My camera is the Panasonic


My camera is the Panasonic HDC-SD1. Like others have mentioned, for editing, I import AVCHD into iMovie ’09. Keep in mind, the import is a lossy step since it converts the H.264 stream into Apple Intermediate Codec. After I’m done editing, I want a DivX AVI file but iMovie won’t export to DivX so I export to Quicktime Animation Codec at 100% quality (lossless) and then use MPEG Streamclip to convert that into a DivX AVI file. So I suffer two quality reductions from AVCHD->AIC then from AIC->DivX but I’m typically happy with the results.

Many times I don’t want to make any edits. In that case I use DivX Converter (“Pro” is $20) which will convert directly from AVCHD MTS to AVI in a variety of resolutions and bitrates. I have a DivX 720 HD set-top box on my TV (the DivX Connected D-Link DSM-330). So I usually convert my 1080i H.264/AC3 AVCHD MTS files into 720p MPEG4 ASP/AC3 DivX AVI files using DivX Converter. It works great and there’s an option to copy the original audio track without re-encoding it. So my only quality loss is going from 1080i H.264 to 720p ASP but my box only plays 720p video anyway so it’s no big deal. There’s no loss in audio quality. It’s the next best thing to connecting my camera directly to me TV (which is inconvenient).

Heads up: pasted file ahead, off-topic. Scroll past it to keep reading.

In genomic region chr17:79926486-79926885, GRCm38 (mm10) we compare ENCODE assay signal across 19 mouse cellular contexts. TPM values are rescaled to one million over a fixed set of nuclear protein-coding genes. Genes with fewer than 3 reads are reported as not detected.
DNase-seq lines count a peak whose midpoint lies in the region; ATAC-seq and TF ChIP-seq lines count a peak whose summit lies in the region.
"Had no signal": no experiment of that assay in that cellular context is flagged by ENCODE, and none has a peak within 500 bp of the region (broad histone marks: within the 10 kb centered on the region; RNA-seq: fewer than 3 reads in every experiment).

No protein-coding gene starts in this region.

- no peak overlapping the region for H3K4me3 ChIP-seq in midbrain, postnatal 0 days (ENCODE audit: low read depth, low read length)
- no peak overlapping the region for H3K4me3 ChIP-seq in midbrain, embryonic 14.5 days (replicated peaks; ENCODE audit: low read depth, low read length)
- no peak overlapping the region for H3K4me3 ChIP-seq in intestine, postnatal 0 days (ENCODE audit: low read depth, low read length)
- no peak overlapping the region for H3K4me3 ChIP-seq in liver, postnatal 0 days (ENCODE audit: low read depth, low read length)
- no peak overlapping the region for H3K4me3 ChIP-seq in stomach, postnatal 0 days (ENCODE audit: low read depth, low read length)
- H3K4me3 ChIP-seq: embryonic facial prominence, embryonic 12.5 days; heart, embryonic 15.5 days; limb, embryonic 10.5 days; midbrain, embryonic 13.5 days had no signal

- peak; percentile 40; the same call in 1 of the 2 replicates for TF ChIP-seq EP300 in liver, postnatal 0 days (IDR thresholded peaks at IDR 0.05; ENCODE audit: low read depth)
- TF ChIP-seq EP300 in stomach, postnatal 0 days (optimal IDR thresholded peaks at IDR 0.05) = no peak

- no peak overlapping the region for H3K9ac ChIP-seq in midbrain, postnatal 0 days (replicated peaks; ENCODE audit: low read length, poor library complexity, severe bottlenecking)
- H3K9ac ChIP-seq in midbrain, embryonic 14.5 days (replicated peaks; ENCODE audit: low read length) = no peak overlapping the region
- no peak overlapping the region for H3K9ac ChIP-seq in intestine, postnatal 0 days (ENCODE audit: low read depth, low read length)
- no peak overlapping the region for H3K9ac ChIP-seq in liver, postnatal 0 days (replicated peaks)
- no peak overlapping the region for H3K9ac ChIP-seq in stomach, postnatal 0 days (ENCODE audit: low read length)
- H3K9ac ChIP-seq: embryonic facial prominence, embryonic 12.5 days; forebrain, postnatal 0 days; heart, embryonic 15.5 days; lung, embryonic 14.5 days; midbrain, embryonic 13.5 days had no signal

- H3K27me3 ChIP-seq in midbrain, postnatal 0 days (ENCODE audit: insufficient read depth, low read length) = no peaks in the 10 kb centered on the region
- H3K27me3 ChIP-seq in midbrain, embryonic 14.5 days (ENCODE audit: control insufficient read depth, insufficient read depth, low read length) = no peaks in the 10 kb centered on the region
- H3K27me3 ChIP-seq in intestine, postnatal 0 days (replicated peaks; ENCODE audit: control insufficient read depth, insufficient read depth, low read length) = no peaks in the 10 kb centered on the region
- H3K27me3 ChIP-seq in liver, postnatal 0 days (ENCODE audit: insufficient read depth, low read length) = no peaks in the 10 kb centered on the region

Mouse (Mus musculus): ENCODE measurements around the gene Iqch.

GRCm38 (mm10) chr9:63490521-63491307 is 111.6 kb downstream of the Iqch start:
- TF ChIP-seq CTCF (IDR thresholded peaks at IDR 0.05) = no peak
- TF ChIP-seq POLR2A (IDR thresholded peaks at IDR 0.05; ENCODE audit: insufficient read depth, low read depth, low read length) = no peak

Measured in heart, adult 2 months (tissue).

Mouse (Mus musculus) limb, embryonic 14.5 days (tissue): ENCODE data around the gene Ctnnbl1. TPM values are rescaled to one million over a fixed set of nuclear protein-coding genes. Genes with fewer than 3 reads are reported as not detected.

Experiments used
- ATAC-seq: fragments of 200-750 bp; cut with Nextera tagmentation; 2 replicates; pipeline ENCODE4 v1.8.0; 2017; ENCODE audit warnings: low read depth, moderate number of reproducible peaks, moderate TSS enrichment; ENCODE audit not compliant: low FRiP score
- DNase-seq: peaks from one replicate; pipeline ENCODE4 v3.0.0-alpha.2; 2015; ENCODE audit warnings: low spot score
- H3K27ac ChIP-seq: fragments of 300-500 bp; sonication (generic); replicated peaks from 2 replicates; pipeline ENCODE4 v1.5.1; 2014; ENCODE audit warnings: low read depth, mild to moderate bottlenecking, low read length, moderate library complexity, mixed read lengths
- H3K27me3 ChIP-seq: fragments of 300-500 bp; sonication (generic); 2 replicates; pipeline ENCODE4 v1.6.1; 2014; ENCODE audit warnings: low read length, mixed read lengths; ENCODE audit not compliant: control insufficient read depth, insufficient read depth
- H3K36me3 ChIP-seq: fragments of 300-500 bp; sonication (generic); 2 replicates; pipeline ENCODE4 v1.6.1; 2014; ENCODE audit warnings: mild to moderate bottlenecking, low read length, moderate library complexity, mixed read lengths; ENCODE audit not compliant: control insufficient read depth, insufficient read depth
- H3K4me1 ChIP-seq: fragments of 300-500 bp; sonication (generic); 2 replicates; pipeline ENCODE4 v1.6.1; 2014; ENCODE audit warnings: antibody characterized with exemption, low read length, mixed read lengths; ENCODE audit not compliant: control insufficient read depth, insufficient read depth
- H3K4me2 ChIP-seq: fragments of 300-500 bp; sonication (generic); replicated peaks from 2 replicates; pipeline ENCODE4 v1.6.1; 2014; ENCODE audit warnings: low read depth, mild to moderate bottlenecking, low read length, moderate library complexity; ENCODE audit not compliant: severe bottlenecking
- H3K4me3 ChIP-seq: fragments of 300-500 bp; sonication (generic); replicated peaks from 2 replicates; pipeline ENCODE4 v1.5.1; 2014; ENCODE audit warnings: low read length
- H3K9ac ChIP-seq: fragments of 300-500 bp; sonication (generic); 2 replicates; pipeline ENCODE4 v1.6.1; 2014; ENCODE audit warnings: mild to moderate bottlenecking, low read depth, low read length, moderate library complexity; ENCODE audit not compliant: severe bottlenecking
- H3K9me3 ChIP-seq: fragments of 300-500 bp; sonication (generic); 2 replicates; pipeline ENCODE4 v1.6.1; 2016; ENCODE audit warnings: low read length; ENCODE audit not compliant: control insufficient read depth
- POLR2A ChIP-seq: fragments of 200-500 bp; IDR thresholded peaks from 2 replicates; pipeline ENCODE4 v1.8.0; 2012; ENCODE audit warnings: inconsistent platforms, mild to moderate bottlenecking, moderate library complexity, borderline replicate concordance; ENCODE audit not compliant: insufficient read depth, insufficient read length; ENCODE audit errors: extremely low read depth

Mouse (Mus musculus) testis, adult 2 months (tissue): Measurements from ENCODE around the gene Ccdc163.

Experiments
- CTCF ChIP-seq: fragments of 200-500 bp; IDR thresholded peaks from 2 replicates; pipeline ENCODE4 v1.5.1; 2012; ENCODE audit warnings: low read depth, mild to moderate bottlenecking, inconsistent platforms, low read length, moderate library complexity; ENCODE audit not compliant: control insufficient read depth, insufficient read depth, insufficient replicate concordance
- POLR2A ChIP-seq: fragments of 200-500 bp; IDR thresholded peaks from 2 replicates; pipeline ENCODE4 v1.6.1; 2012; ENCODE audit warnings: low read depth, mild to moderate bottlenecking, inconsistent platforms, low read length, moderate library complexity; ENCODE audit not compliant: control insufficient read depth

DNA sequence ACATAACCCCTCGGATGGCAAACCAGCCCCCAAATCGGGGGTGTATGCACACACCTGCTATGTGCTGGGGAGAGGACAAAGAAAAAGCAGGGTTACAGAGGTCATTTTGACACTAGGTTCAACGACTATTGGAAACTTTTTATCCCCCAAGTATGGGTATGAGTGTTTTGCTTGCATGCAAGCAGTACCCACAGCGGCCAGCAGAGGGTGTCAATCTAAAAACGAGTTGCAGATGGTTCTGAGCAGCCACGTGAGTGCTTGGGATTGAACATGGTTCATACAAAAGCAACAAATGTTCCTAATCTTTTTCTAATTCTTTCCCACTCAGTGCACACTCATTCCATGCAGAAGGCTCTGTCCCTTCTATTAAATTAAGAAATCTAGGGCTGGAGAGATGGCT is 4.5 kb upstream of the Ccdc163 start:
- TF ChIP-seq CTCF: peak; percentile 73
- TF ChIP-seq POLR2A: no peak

BTW, DivX 7 Player will play H.264/AC3/MKV files which are very close to AVCHD H.264/AC3/MTS files except for the file container. So on my PC, I will sometimes use TsMuxeR to break up the MTS file and then use MKVMerge to put the streams into an MKV file. That’s a fast operation that does not require transcoding the audio or video. Once I have an MKV file, it will play great in DivX 7 Player on my PC. There aren’t many players that properly play MTS files. DivX Player is free. TsMuxeR and MKVMerge are free. It’s the only free solution I know of to play your AVCHD files without transcoding them first. Now all I need is a set-top box that can play 1080i H.264/AC3/MKV files. (They are coming. Watch for “DivX Plus HD” players.)

FYI, all media files should be described by their codecs and containers. For example, most “AVCHD” files are H.264/AC3/MTS. Most “DivX” files are MPEG4 ASP/MP3/AVI. Many DivX files are ASP/AC3/AVI. Simply asking for an “AVI” file isn’t descriptive enough since nearly any codec could go inside an AVI file. However, when noobs ask for an “AVI” file they usually mean a DivX Home Theater profile file which is 720×480 (or less) ASP/MP3/AVI.

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